It is now five years since the promulgation of Pope Francis' Encyclical Letter Laudato Si'. It is a prophetic document that has given a theological and spiritual framework to the environmental crisis facing our world which already effects our daily lives and will continue to do so in the future. The Holy Father coined the now familiar phrase "our common home" which places the responsibility of the care of the environment on everyone. It is a responsibility we cannot avoid. He has been clear, in his 'Urbi et Orbi' blessing on Easter Day concerning the coronavirus, that we must wake up to the damage being done to the natural world, which is God's creation and to the response of nature that we are now witnessing.
Damage to our common home has continued apace. In the last year alone we saw unprecedented flooding, drought, wildfires in Australia and California, continued deforestation and the burning of the Amazon unfolding before our eyes, cyclones devastating Mozambique, the outbreak of a global pandemic, a third mass bleaching of the great barrier reef, all causing suffering to our global family.
While we must certainly look to governments and industry to respond and help in the need to repair the damage of Climate Change, and we must rely on the advancement of technology to provide some of the means of such repair, it is evident that we all have an important and necessary part to play, as individuals and communities. The Pope has been clear in insisting that our care for our brothers and sisters and our common home depends upon our own personal daily actions and it is evident that, even by small and seemingly insignificant actions - when added together - we make an essential and tangible impact for the good. Technology can assist us but real progress must depend on our own actions.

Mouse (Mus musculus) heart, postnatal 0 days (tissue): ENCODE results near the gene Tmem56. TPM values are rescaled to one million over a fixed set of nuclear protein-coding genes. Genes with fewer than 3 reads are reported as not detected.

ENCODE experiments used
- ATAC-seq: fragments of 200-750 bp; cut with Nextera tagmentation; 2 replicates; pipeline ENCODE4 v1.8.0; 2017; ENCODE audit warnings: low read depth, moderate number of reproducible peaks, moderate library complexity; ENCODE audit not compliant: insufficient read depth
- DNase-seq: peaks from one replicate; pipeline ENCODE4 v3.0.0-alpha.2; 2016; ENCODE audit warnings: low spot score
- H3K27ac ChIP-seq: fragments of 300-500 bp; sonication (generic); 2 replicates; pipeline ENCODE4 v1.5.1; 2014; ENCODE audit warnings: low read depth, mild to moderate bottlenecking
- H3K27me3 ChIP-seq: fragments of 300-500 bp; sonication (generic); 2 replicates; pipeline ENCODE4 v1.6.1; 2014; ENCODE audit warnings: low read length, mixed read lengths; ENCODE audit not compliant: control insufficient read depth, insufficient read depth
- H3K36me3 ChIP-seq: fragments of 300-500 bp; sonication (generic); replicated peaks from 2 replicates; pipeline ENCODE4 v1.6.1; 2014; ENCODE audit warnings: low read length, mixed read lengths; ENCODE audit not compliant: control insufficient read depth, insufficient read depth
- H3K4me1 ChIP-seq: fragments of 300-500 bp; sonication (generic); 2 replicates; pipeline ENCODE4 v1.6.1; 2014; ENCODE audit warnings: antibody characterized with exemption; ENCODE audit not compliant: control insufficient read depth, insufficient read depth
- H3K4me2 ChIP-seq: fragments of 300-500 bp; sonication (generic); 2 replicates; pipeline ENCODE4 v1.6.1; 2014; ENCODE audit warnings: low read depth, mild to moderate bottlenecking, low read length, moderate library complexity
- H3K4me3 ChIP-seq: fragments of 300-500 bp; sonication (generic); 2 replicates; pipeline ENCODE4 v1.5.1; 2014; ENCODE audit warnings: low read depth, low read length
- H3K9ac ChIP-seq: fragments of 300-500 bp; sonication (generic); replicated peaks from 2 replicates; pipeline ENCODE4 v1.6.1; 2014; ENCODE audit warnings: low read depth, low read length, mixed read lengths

The idea of our connectedness as human beings making up the human family is essential to understanding the plight we face. Of course, as Catholics we belong to a truly international family with direct connections throughout the globe. On a more local level we have our parish communities, bringing together families and individuals. We also have our schools, which bring together so many young people. Extending beyond our Catholic community, we have a considerable voice in civil society in matters spiritual, social and financial. We can make a difference if we work together.
I warmly welcome the initiatives being taken in our diocese to tackle these problems. I also want to thank all those clergy and lay faithful who are working hard in encouraging our Catholic family to be better "guardians of God's creation".
Diocesan Social and Environmental Justice Policy: Hearing the Cry of the Poor and the Earth. www.rcdhn.org.uk/social_concerns/pdfdoc/2019/RCDHN%20Social%20and%20Environmental%20Justice%20Policy%20May%202019.pdf
Laudato Si' Week: https://laudatosiweek.org/
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